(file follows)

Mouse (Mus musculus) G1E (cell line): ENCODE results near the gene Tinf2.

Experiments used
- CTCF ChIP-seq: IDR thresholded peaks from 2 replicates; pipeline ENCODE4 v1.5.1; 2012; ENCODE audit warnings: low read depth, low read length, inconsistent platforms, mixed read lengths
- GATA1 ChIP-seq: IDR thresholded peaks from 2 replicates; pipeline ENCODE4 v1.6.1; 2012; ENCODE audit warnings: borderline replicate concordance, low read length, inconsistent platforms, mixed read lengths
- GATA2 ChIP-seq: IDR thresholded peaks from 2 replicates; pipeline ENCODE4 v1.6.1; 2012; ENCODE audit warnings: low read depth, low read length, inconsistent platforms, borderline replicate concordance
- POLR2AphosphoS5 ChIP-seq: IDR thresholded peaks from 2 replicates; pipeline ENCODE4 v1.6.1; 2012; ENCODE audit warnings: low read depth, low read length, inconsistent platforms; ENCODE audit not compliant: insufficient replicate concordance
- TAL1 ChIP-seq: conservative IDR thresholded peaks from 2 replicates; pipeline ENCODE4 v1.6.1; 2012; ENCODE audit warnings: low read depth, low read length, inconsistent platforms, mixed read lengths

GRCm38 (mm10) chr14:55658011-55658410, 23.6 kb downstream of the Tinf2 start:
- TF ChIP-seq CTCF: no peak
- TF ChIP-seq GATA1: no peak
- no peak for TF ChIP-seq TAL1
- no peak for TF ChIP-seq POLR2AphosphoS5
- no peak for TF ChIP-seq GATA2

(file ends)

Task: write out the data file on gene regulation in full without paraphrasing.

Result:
Mouse (Mus musculus) G1E (cell line): ENCODE results near the gene Tinf2.

Experiments used
- CTCF ChIP-seq: IDR thresholded peaks from 2 replicates; pipeline ENCODE4 v1.5.1; 2012; ENCODE audit warnings: low read depth, low read length, inconsistent platforms, mixed read lengths
- GATA1 ChIP-seq: IDR thresholded peaks from 2 replicates; pipeline ENCODE4 v1.6.1; 2012; ENCODE audit warnings: borderline replicate concordance, low read length, inconsistent platforms, mixed read lengths
- GATA2 ChIP-seq: IDR thresholded peaks from 2 replicates; pipeline ENCODE4 v1.6.1; 2012; ENCODE audit warnings: low read depth, low read length, inconsistent platforms, borderline replicate concordance
- POLR2AphosphoS5 ChIP-seq: IDR thresholded peaks from 2 replicates; pipeline ENCODE4 v1.6.1; 2012; ENCODE audit warnings: low read depth, low read length, inconsistent platforms; ENCODE audit not compliant: insufficient replicate concordance
- TAL1 ChIP-seq: conservative IDR thresholded peaks from 2 replicates; pipeline ENCODE4 v1.6.1; 2012; ENCODE audit warnings: low read depth, low read length, inconsistent platforms, mixed read lengths

GRCm38 (mm10) chr14:55658011-55658410, 23.6 kb downstream of the Tinf2 start:
- TF ChIP-seq CTCF: no peak
- TF ChIP-seq GATA1: no peak
- no peak for TF ChIP-seq TAL1
- no peak for TF ChIP-seq POLR2AphosphoS5
- no peak for TF ChIP-seq GATA2